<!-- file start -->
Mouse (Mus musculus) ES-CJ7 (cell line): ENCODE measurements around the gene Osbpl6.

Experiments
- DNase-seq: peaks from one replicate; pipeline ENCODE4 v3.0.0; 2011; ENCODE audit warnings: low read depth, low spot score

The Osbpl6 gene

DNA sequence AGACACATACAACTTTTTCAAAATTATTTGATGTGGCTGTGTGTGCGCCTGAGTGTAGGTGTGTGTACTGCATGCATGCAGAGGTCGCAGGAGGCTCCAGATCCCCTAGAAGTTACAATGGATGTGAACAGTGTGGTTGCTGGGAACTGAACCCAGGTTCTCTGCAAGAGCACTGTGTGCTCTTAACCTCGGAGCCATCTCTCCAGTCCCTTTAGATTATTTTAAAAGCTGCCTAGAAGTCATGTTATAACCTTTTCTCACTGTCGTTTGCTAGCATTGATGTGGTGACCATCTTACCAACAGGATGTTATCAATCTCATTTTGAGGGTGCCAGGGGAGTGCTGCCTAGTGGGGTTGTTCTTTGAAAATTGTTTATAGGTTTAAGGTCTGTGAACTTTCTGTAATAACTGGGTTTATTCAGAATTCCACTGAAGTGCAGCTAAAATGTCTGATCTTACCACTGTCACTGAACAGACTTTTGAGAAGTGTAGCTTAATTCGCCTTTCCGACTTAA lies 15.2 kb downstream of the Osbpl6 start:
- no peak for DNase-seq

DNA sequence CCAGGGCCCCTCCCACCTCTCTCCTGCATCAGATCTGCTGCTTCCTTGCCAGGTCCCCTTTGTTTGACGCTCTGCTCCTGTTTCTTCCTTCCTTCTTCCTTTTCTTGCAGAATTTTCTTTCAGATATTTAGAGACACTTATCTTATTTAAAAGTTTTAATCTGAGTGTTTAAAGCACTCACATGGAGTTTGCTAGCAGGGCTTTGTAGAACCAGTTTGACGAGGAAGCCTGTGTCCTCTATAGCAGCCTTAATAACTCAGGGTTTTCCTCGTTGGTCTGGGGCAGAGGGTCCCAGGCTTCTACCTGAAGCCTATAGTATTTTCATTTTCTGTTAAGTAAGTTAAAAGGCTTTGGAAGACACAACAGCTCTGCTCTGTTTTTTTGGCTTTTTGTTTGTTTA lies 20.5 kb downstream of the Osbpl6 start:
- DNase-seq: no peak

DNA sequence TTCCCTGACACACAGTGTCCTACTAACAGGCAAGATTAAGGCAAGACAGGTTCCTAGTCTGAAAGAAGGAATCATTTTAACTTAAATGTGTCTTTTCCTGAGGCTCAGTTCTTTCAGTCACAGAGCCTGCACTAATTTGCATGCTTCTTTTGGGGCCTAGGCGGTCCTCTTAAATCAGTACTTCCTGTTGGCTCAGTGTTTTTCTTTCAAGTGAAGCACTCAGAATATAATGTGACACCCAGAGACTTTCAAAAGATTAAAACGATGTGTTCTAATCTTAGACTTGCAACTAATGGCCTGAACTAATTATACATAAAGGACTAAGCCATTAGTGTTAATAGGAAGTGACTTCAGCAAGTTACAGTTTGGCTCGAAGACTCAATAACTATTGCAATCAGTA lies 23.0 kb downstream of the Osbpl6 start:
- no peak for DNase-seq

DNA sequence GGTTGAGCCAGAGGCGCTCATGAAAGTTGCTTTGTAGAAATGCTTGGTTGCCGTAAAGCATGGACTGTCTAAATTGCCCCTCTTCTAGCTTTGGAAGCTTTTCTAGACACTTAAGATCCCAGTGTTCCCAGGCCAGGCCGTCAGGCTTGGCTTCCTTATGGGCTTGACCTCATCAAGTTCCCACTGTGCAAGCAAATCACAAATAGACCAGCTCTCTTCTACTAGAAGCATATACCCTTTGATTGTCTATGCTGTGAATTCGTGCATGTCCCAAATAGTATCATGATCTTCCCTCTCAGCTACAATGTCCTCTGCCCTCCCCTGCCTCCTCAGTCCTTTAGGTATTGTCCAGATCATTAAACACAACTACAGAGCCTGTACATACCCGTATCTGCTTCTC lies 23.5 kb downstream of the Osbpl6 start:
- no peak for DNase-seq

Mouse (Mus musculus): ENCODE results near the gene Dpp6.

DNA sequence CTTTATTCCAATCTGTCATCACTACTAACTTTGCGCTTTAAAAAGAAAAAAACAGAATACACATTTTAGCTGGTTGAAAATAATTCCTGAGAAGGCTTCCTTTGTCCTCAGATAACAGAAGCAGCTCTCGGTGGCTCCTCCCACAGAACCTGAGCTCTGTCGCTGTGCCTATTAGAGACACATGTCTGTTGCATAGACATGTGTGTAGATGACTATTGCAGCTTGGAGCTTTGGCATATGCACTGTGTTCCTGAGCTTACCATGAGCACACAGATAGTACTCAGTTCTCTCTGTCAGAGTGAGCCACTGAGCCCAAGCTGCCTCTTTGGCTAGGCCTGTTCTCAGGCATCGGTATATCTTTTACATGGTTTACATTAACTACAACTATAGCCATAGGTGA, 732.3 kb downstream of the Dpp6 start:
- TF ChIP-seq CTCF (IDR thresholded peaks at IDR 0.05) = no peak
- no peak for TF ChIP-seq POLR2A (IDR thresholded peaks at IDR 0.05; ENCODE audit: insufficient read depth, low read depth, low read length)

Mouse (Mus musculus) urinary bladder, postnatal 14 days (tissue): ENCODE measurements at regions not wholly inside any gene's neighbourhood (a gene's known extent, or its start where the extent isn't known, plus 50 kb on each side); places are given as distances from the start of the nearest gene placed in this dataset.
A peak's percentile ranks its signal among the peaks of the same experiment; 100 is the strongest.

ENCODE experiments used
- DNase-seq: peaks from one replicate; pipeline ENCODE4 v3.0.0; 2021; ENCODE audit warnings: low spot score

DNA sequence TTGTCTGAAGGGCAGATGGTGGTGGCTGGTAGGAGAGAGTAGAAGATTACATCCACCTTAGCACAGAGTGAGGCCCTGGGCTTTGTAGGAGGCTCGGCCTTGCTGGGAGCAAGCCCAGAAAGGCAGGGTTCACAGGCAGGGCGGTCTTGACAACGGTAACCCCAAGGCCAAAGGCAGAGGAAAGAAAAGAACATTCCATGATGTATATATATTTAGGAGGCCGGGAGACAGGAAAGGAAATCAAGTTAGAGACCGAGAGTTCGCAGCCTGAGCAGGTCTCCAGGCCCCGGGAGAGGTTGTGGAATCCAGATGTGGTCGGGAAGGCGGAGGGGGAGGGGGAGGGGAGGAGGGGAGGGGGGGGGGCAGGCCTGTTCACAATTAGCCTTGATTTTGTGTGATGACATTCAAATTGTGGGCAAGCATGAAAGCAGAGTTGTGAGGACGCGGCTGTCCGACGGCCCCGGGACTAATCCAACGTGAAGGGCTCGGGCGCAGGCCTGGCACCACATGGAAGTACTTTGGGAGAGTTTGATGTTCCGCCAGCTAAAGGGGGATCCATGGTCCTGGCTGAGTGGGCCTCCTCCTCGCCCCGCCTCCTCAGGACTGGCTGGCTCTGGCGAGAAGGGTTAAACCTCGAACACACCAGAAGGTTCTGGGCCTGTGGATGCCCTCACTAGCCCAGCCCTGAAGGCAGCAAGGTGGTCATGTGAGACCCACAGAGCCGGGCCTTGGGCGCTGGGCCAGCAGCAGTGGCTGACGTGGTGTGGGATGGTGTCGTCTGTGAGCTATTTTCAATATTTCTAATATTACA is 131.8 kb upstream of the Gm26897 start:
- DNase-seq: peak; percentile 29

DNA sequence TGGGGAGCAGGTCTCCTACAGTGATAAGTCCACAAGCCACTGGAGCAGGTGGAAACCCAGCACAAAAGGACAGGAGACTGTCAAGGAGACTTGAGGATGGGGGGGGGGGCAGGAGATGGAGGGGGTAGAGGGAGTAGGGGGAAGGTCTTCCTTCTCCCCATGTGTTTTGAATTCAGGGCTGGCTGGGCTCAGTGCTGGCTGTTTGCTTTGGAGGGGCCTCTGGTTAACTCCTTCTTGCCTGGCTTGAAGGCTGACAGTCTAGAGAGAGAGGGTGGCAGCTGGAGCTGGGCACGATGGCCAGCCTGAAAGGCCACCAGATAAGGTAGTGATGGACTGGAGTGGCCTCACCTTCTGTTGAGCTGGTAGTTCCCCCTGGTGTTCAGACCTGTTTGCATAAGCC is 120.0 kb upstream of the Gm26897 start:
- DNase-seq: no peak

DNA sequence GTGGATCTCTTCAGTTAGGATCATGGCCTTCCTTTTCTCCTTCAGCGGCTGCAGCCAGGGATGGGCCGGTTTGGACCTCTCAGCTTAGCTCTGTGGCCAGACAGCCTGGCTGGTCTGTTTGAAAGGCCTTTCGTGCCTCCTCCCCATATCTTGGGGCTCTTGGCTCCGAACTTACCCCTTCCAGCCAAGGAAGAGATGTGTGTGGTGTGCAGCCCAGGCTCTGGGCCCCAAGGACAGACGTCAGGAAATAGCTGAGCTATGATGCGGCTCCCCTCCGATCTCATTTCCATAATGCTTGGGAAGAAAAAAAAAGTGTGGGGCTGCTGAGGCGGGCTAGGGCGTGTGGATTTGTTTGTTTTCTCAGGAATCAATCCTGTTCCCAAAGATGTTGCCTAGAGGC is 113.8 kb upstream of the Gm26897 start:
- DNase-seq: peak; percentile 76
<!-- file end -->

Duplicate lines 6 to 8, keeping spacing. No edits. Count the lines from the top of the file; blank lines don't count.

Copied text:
- no peak for DNase-seq

DNA sequence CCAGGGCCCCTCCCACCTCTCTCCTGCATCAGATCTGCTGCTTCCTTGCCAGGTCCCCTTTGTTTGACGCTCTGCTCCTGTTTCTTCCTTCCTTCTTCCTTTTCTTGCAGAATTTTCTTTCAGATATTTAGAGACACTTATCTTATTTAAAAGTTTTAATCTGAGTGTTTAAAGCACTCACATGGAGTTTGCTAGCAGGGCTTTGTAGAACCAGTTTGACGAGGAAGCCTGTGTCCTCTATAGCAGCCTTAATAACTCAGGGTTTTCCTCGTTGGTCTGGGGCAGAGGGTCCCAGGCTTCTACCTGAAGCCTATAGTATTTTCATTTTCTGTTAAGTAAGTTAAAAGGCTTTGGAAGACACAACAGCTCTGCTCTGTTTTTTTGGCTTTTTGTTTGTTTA lies 20.5 kb downstream of the Osbpl6 start:
- DNase-seq: no peak